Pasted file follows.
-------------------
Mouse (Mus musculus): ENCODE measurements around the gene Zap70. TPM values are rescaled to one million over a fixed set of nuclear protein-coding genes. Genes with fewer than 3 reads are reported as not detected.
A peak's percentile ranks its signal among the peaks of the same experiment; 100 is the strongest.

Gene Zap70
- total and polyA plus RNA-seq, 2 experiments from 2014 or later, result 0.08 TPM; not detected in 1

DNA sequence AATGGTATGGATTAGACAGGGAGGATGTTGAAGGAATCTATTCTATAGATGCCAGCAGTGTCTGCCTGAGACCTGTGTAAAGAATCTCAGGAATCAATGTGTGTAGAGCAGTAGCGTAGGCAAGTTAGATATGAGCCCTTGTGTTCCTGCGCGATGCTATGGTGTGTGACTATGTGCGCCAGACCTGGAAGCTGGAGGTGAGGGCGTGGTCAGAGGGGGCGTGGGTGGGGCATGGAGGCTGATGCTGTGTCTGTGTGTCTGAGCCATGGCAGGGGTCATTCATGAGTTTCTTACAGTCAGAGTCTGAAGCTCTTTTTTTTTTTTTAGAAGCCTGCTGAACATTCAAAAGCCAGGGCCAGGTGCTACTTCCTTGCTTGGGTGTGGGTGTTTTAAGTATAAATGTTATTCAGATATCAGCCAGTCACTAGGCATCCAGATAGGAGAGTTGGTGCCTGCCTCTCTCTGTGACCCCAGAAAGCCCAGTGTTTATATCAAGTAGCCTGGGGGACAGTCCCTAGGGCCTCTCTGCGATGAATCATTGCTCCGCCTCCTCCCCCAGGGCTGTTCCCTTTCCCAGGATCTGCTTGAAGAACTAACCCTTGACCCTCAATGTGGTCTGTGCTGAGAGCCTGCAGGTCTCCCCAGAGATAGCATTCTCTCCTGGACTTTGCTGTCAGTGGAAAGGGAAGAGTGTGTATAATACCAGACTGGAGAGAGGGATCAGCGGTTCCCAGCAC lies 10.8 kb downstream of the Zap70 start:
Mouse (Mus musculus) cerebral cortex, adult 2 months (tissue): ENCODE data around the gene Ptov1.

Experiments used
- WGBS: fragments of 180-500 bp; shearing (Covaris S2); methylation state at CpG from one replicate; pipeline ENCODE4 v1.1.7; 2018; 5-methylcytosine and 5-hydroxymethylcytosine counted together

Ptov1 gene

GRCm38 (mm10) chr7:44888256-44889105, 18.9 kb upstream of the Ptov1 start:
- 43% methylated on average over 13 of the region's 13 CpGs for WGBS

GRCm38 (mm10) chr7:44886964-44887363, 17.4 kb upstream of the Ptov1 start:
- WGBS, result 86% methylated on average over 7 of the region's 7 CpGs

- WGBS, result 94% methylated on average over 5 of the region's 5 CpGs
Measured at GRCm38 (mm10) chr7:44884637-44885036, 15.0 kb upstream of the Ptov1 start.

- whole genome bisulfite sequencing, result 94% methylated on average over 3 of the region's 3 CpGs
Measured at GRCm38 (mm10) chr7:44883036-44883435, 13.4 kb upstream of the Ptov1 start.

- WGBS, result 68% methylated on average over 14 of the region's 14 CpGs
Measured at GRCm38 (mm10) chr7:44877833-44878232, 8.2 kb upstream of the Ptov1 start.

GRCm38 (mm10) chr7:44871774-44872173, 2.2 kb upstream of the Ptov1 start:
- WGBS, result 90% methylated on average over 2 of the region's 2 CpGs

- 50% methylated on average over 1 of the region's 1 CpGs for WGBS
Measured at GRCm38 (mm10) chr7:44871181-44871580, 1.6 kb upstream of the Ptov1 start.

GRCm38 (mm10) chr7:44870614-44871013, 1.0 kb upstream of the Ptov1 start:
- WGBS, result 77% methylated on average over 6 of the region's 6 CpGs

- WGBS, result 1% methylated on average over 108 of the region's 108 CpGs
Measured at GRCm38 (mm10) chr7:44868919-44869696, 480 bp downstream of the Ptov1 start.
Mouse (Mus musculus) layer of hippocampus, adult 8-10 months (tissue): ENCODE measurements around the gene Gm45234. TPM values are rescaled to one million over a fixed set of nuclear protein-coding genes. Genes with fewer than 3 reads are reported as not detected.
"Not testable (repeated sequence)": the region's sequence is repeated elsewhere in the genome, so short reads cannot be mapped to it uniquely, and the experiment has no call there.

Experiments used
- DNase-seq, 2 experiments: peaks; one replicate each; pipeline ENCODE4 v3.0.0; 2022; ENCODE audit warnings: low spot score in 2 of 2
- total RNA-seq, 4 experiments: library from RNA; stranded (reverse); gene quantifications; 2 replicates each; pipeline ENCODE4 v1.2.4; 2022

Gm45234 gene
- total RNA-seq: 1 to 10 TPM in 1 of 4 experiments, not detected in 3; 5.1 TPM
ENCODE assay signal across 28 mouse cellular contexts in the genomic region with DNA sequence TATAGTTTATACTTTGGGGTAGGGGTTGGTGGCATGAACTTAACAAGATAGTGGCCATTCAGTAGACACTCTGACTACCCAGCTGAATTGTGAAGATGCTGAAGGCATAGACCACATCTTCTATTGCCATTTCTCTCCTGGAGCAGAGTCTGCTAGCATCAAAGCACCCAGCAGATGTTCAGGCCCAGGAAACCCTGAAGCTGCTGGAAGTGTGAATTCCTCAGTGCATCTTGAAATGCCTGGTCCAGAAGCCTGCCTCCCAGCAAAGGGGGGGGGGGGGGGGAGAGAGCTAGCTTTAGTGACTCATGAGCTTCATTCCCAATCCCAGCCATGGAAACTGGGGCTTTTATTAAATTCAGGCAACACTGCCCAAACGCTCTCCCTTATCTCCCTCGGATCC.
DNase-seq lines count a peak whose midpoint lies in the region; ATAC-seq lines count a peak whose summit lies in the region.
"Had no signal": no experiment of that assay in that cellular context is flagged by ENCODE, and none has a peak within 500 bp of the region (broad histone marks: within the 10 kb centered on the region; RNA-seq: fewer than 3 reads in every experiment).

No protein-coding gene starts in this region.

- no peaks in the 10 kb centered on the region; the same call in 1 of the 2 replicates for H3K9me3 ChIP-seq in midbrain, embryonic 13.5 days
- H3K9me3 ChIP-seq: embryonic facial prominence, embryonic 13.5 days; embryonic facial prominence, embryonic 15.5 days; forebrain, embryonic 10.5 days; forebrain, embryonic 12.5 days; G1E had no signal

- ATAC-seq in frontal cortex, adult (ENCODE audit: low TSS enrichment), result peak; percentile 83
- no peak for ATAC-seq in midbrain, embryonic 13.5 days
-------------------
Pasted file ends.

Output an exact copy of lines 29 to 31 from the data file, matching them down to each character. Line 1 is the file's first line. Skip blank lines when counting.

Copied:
"Not testable (repeated sequence)": the region's sequence is repeated elsewhere in the genome, so short reads cannot be mapped to it uniquely, and the experiment has no call there.

Experiments used
- DNase-seq, 2 experiments: peaks; one replicate each; pipeline ENCODE4 v3.0.0; 2022; ENCODE audit warnings: low spot score in 2 of 2